Can you believe it’s halfway through October, readers? Has Bram Stoker’s Dracula put a bit of classic spookiness into your fall season? 🙂 We’ve got a few questions for you below, as well as some other classic creepy stories you might want to add to your list of October reads! This month’s amazing artwork was illustrated by Yas Imamura of Quill & Fox. It’s a little bit dark and spooky and I love it! If you’re unfamiliar with her work, be sure to check her out!
1. A major theme in Dracula is the wrestle of believing superstitions versus modern knowledge. The Count comes from Transylvania, an old land full of mysteries and folklore. He comes to “modern” London and is faced with a group of humans with the latest technology and knowledge: firearms, medicines, blood transfusions, telegrams, even using shorthand, the newest typewriter, and the phonograph to record events in the story. But are any of these successful in keeping them – or Lucy and Mina – safe from the Count? Can you rely on modern knowledge to always keep you safe? Does this make the people of London easy prey for the Count? What happens when “old ways” are forgotten?
2. This book was written in the form of letters, telegrams, and medical accounts. We get everyone’s point of view (except the Count’s), and like the characters, are able to piece together what is happening, and the various powers the Count has over his “subjects”. Did you enjoy this format or not?
3. In an intro to the book written by Maurice Hindle, Dracula is described as a very “unique horror masterpiece” because the villain or threat does not come from the outside, but (once bitten) works on us from the inside. It infects us and takes over our bodies, and we become the villain ourselves! Think about that. Is there any other monster or horrifying threat that could be worse??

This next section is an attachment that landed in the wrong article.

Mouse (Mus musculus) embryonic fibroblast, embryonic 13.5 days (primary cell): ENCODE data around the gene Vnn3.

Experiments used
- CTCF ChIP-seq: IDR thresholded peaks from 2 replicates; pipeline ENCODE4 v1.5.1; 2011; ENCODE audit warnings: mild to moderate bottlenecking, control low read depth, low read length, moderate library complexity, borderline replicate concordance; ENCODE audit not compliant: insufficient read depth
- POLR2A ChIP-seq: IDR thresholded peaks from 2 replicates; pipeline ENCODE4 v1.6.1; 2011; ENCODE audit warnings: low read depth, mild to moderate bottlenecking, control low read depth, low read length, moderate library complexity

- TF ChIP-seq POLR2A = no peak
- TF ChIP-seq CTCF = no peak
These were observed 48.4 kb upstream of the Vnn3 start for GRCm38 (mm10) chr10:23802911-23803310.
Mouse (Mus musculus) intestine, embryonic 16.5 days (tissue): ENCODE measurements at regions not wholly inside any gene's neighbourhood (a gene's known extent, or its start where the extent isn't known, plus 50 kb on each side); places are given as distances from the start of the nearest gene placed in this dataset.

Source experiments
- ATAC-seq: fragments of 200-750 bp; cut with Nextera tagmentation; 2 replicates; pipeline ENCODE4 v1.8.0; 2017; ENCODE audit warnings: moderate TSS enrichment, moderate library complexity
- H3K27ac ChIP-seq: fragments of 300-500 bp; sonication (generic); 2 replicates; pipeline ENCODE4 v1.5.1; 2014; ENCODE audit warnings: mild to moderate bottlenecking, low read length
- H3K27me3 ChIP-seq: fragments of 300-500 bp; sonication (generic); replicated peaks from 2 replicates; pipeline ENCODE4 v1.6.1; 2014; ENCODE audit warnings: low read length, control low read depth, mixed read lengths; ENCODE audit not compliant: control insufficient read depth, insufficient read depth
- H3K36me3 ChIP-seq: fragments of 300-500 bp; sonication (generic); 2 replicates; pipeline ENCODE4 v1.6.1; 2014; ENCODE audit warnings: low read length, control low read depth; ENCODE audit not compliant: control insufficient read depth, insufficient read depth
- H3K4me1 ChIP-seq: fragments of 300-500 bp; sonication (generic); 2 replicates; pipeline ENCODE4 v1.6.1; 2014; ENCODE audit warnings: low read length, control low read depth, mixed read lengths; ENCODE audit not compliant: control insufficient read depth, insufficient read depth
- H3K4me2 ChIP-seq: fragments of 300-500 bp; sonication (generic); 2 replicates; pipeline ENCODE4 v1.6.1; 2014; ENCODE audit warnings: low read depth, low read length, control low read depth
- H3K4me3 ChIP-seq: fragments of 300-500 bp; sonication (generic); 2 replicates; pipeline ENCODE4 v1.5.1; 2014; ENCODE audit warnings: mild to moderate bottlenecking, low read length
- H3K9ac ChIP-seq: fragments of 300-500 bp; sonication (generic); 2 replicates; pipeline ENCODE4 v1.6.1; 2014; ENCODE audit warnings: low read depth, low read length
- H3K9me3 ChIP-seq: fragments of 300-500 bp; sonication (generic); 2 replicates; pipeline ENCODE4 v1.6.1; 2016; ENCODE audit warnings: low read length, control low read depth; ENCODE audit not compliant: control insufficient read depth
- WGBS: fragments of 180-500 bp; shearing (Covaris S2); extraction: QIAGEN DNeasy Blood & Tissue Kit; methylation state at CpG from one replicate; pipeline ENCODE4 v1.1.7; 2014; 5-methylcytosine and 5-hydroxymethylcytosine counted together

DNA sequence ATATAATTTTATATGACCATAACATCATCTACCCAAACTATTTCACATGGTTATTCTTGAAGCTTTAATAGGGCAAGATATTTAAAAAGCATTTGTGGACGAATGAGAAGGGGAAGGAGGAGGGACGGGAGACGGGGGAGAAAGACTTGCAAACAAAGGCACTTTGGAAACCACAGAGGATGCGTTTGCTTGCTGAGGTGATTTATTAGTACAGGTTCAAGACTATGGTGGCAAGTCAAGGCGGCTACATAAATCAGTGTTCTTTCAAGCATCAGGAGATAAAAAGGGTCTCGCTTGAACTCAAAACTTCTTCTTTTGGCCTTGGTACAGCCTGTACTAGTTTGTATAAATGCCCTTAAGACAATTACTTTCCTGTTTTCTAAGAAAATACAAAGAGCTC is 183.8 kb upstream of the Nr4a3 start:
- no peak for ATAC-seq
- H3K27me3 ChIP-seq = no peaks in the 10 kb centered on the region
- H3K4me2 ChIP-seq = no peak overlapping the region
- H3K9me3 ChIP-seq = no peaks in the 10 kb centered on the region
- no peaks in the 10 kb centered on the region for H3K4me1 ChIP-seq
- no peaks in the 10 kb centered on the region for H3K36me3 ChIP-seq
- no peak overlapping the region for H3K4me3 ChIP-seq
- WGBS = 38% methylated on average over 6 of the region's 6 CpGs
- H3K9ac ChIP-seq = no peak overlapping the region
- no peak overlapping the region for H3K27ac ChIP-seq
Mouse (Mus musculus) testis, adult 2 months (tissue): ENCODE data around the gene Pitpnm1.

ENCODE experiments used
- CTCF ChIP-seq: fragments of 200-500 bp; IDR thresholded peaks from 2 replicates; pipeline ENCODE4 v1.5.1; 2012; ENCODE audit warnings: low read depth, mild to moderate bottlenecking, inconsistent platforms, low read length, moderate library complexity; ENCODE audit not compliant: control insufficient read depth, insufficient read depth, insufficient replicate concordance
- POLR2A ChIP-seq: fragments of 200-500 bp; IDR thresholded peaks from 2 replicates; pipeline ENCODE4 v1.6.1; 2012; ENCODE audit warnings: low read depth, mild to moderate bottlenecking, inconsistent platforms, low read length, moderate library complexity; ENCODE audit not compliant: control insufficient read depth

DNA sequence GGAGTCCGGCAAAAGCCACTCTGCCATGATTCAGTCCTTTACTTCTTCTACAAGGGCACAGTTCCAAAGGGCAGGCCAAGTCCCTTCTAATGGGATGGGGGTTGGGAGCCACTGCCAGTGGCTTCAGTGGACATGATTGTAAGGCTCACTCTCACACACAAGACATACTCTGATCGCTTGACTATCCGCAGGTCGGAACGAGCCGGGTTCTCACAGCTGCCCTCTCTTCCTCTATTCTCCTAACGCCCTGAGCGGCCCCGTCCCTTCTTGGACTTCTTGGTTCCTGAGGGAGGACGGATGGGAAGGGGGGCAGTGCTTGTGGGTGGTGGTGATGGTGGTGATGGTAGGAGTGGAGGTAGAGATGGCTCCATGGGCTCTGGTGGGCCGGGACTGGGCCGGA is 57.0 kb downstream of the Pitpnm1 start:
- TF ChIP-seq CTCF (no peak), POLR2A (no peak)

4. “You must fight Death himself, though he come to you in pain or in joy…Today then, is ours, and in it rests our hope.” The age-old fight of good versus evil is a big part of Dracula. What objects were symbols of goodness? What were symbols of evil? (ie. The cross, garlic, etc…) What made this band of friends so loyal to each other in fighting this demon?
5. Dracula also imparts the theme of the power of women – good and bad. At Dracula’s castle, three vampire women attempt to attack Jonathan but are stopped by the Count. Mina Harker is at first considered too delicate to help in the business of destroying the Count, but in the end is the only one who can bring him to his end. Written in a Victorian era where women were under strict cultural conventions – either virginal and innocent or married and a devoted mother, while all other options were cast out – what does this story say about females?
If you enjoyed Dracula, you might like:
We Have Always Lived in the Castle by Shirley Jackson
The Ghost Stories of Edith Wharton by Edith Wharton
Frankenstein by Mary Shelley (2016 book club pick!)
Rebecca by Daphne Du Maurier (2017 book club pick!)
The Turn of the Screw by Henry James
Hallowe’en Party by Agatha Christie